Thirty-five years after it passed, property tax reform Proposition 13 has taken a central role in one candidate’s attempt to win an assembly seat in what many consider the birthplace of the measure, Los Angeles’ San Fernando Valley. Republican candidate Susan Shelley running in tomorrow’s special election for the 45th Assembly district is promoting herself on placards around the district as the protector of Prop 13.
Shelley is facing off against Democrat Matt Dababneh. Both candidates emerged from the first round election to replace Bob Blumenfield who moved to L.A. City Hall.
The San Fernando Valley has changed dramatically both demographically and politically over the three-plus decades since Prop 13 passed. And, it is a long time since Prop 13’s coattails swept a whole slew of candidates into office. However, as many recent polls attest, Prop 13 still has a high level of support amongst voters.
Shelley is hoping her embrace of Prop 13 will be enough to overcome daunting odds.
The district is heavily Democratic, with voter registration favoring Democrats by two to one. From the beginning of the year, Dababneh has outraised Shelley in campaign cash by more than ten to one, and in cash-on-hand as of the latest reporting, Dababneh held a 100-1 advantage. The California Target Book’s summary of the race concluded: “A safe Democratic district, Dababneh has to be tagged as a heavy favorite to win the November 19 runoff election.”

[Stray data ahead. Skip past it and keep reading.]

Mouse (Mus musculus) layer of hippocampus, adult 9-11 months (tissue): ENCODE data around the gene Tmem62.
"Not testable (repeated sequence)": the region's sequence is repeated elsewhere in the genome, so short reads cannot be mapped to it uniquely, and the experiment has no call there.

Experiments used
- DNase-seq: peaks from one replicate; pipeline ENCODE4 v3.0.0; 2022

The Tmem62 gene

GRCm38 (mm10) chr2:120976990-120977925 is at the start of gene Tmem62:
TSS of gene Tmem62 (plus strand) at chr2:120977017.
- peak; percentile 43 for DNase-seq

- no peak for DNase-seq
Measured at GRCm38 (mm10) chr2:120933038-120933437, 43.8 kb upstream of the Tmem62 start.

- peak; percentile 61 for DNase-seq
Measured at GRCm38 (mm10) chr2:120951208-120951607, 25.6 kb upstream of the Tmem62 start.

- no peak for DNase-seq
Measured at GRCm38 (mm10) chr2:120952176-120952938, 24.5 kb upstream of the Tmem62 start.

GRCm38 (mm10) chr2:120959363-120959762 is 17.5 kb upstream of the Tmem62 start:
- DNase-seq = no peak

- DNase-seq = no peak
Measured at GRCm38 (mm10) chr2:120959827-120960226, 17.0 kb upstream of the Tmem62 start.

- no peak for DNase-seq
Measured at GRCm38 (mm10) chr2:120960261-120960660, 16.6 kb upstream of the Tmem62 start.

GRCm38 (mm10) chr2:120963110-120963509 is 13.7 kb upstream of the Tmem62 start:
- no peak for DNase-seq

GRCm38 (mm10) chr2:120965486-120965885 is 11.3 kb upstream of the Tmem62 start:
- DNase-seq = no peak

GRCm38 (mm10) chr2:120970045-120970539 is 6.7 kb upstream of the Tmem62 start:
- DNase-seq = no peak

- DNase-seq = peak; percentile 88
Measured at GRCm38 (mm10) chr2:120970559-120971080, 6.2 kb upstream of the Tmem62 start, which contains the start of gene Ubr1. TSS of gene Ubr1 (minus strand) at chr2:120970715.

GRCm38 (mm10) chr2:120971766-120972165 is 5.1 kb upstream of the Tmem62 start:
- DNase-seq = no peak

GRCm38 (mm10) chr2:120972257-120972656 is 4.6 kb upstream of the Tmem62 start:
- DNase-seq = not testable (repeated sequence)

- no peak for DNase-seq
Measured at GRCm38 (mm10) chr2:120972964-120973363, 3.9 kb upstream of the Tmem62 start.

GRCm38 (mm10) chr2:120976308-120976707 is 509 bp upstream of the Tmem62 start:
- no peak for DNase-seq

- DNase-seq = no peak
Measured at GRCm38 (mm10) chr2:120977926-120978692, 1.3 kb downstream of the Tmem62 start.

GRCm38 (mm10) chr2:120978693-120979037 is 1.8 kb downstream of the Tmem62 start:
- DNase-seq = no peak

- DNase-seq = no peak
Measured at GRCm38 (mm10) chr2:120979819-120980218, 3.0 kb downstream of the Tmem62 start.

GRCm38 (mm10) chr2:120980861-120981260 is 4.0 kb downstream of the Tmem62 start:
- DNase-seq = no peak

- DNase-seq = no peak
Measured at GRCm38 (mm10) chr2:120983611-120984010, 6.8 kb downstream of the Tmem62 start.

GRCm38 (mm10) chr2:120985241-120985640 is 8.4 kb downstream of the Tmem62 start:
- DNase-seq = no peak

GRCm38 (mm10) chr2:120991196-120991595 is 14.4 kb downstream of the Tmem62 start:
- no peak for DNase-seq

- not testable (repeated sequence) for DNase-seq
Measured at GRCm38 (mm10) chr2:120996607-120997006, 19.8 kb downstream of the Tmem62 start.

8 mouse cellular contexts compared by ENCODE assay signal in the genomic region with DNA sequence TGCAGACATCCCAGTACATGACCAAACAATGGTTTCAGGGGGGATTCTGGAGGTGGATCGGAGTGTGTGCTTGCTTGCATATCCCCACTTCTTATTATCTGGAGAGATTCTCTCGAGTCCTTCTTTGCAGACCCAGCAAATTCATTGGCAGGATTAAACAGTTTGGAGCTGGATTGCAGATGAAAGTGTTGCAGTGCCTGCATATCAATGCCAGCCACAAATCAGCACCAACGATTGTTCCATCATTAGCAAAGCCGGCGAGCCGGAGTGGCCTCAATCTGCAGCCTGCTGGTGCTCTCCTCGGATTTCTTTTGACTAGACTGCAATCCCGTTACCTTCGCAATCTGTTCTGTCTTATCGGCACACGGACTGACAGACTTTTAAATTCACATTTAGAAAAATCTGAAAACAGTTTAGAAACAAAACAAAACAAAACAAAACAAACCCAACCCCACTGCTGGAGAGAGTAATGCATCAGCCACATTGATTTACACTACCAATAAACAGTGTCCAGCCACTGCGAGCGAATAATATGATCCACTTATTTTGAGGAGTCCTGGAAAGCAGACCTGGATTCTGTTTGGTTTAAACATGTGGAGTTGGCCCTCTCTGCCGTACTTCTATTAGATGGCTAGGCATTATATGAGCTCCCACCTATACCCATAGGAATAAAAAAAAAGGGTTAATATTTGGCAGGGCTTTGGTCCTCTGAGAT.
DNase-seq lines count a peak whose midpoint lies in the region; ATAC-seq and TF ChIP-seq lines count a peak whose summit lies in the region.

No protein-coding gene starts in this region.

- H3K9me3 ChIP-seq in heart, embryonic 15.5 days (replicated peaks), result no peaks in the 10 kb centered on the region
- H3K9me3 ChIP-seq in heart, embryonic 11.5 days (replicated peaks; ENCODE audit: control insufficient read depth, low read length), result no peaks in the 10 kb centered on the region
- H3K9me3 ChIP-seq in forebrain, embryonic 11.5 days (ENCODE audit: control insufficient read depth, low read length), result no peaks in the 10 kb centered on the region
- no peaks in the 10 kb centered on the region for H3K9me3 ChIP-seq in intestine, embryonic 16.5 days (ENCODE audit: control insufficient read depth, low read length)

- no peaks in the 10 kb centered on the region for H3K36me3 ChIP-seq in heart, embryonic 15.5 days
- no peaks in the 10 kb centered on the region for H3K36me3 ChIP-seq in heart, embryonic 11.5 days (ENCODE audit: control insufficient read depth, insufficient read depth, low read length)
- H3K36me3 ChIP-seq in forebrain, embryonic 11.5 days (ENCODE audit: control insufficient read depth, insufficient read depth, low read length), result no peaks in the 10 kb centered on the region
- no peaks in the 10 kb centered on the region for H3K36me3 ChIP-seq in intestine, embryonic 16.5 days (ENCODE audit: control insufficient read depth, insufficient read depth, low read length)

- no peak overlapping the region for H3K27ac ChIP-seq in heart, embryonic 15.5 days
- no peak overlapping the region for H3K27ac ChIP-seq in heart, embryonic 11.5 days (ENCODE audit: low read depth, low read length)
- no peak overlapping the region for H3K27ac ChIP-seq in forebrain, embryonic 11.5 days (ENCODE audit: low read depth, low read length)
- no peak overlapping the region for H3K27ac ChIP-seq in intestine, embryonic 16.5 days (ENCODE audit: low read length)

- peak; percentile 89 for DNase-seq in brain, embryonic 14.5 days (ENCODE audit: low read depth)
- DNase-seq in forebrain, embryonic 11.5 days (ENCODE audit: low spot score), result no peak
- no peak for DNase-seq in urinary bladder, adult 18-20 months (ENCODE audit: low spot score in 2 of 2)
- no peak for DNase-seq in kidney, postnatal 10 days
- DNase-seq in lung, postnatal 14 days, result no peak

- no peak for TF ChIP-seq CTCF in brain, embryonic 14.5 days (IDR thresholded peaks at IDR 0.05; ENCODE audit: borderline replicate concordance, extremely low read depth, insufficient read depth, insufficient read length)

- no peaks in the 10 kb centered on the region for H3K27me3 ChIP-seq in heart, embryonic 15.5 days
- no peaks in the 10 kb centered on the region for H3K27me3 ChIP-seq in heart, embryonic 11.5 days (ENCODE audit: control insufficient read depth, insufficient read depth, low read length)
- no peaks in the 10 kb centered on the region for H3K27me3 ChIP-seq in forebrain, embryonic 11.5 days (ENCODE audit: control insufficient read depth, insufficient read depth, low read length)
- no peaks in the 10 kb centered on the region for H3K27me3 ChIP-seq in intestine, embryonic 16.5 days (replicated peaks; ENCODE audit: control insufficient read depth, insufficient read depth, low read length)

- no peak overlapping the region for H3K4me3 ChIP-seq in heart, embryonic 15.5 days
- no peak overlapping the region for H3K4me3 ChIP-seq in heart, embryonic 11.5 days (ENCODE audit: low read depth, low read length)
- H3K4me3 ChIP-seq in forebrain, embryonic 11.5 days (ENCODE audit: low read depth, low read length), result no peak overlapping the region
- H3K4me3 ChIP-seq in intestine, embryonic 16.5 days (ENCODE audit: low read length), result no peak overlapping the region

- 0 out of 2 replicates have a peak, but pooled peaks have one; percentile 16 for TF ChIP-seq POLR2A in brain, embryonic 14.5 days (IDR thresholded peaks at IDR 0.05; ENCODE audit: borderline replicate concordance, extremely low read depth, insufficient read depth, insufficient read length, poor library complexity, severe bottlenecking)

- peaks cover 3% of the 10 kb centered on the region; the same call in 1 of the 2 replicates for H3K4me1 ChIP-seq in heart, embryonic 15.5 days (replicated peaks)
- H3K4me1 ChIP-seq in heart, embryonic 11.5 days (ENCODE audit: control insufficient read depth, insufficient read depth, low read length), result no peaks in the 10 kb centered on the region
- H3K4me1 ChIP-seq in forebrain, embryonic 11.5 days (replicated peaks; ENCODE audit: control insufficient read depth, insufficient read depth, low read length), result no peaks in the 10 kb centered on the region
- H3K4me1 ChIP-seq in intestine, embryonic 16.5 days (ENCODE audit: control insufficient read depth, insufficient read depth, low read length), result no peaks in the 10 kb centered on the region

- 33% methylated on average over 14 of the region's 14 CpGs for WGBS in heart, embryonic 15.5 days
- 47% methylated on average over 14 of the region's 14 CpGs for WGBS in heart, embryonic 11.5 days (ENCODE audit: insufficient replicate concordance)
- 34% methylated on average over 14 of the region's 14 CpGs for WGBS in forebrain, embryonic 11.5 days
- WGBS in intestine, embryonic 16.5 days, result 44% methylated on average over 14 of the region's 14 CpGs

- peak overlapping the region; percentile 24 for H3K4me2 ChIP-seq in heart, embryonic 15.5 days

Shelley is relying on voters’ fondness for Proposition 13’s tax protections. She emphasized that the next legislator will have to vote on a number of issues that would weaken the measure by undercutting the vote requirement to raise local parcel taxes. She pledged to vote no on all of them.
However, her emphasis on Prop 13 has brought a strong response from Dababneh. Indicating the strength of the property tax measure still holds in this district, Dababneh says he wants to be counted as favoring Prop 13. In a recent debate with Shelley, Dababneh said, “I am a protector of Prop 13. I don’t want to see any changes for commercial or residential homes.”
On his website, Dababneh quotes from Los Angeles Daily News: “Dababneh is not a threat to Prop. 13. ‘It’s the wrong time to even think about making changes to Prop. 13,’ he says.”
How Dababneh will vote on reducing supermajority votes for local taxes is unclear.
Shelley understands Prop 13 still has power with the voters after all these years. Whether she can make it work for her in trying to separate herself from her opponent — and whether she can get the word out to the few voters expected to exercise their franchise in tomorrow’s election is her big task.